Search Rescue Dogs Through the Eyes of a Retired RCMP Dog Handler
Gary Murray is a friend of mine. He is a retired RCMP dog handler with 17 years of experience running tracking dogs for the RCMP. He currently owns and operates a kennel and training facility in Alberta. He sponsors tracking seminars for police and SR at his facility several times per year. If you are a K-9 handler or S R volunteer, I highly recommend Gary's seminars. You will come away from his seminars a better dog handler and trainer.
S.A.R. dogs are not the only answer to a missing person search situation. Some police, the media, and the general public all too often pin their hopes for a successful rescue on the arrival of a dog handler and his/her dog. This is far to great of a responsibility to pin on any one individual.
Search situations are a team effort requiring trained personnel in all aspects of emergency work. This has to start at the top and work all the way down the team to the public volunteers assisting in the search. Trained search managers, operations officers, logistics officers, planning officers, search technicians, air search officers, etc. The list goes on.
The need for properly trained S.A.R. dog handler s is a great one and the need for them is on the rise. But like all supply and demand situations you don't always get the genuine product. There are snake oil salesmen in all aspects of life.
Lets break this down into three areas to discuss in this article. The search it self or search manager, the dog handler, and the search dog.
I have lost count of the number of searches I have attended as a dog handler and when you arrive your vehicle is greeted by a large number of people all looking for your direction. The search manager (local police) comes to you for direction as to how to organize a proper search. The volunteers want to know just where you want them to search. The media wants a shot of you and your dog. The family and friends of the missing person want you to find the subject now!
Your local area or district should have a letter of agreement, or the government should have a letter or law as to who is responsible for S.A.R. in your area. Who ever is responsible for this duty should know or be advised that S.A.R. dogs and handlers are a part of a search not all of the search. It is not the dog handler s job to organize the search it is his/her job to work the dog in the areas they have been told to search.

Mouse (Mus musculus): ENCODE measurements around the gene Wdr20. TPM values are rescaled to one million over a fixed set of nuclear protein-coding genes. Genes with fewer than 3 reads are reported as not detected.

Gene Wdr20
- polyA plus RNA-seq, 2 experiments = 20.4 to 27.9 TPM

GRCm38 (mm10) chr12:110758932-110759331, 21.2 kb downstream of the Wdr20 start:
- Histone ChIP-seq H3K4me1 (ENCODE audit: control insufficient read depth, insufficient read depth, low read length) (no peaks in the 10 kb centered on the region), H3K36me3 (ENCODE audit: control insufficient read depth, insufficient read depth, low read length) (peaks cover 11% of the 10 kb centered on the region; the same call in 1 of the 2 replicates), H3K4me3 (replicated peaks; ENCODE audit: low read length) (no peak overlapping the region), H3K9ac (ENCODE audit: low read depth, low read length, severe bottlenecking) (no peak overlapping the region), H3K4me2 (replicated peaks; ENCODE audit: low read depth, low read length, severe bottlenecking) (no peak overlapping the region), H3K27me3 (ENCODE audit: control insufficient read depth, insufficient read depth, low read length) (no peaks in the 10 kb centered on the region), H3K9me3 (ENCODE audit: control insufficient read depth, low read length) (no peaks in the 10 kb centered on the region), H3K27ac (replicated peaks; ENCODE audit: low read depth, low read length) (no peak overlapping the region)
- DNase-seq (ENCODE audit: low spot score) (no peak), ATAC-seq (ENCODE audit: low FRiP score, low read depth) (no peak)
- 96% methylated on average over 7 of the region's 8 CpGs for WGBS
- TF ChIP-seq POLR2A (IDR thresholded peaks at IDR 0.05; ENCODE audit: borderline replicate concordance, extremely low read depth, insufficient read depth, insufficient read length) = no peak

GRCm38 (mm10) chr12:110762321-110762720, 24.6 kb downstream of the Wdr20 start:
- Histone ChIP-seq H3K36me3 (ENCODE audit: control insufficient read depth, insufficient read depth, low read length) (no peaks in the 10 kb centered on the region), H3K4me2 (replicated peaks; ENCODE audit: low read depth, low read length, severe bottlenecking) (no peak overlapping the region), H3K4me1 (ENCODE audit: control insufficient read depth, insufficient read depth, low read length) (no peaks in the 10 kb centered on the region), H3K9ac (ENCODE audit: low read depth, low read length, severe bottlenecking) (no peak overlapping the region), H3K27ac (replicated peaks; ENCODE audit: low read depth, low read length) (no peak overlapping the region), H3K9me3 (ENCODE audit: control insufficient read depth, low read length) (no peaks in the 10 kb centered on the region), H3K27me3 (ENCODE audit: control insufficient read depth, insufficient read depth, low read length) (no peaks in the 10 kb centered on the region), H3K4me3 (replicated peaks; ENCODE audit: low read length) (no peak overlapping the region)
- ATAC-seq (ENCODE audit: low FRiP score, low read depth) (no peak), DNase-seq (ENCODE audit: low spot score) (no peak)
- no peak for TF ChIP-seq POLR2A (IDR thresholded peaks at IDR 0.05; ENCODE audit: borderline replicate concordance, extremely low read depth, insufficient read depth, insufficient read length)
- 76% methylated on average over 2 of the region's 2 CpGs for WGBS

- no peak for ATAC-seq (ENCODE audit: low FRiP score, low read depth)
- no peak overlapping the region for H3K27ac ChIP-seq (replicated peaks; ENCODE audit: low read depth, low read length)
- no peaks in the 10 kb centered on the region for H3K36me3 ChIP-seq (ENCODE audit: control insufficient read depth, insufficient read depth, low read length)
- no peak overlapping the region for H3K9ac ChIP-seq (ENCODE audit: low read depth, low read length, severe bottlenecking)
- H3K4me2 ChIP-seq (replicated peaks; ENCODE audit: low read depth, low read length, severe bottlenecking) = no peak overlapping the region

The responsible organization and all search managers should be trained and made aware of the capabilities of the dogs that are on hand. With this in mind standards should be clearly laid out for both the handlers and the dogs. These standards should be tested at least yearly and without certification the team should not be used as part of a search.
These certifications assist the search manager in his/her organization of the search. He/She then has a known commodity as far as just what the dog team can and can not do. This allows proper use of a dog team in a search situation. Without certification a search manager may place the wrong amount of success rate on the team by too much or too little. There by misusing of the team and jeopardizing the possible success of the search as a whole.
In Canada most Provinces have the R.C.M.P. responsible for ground search and rescue. They have access to their own dogs which are trained in this area and are capable of tracking and searching. There are provisions to use volunteers and their dogs but they must meet a standard set out by the R.C.M.P. which is tested to and certified each year. This has guaranteed a search manager (local RCMP) the use of a known commodity.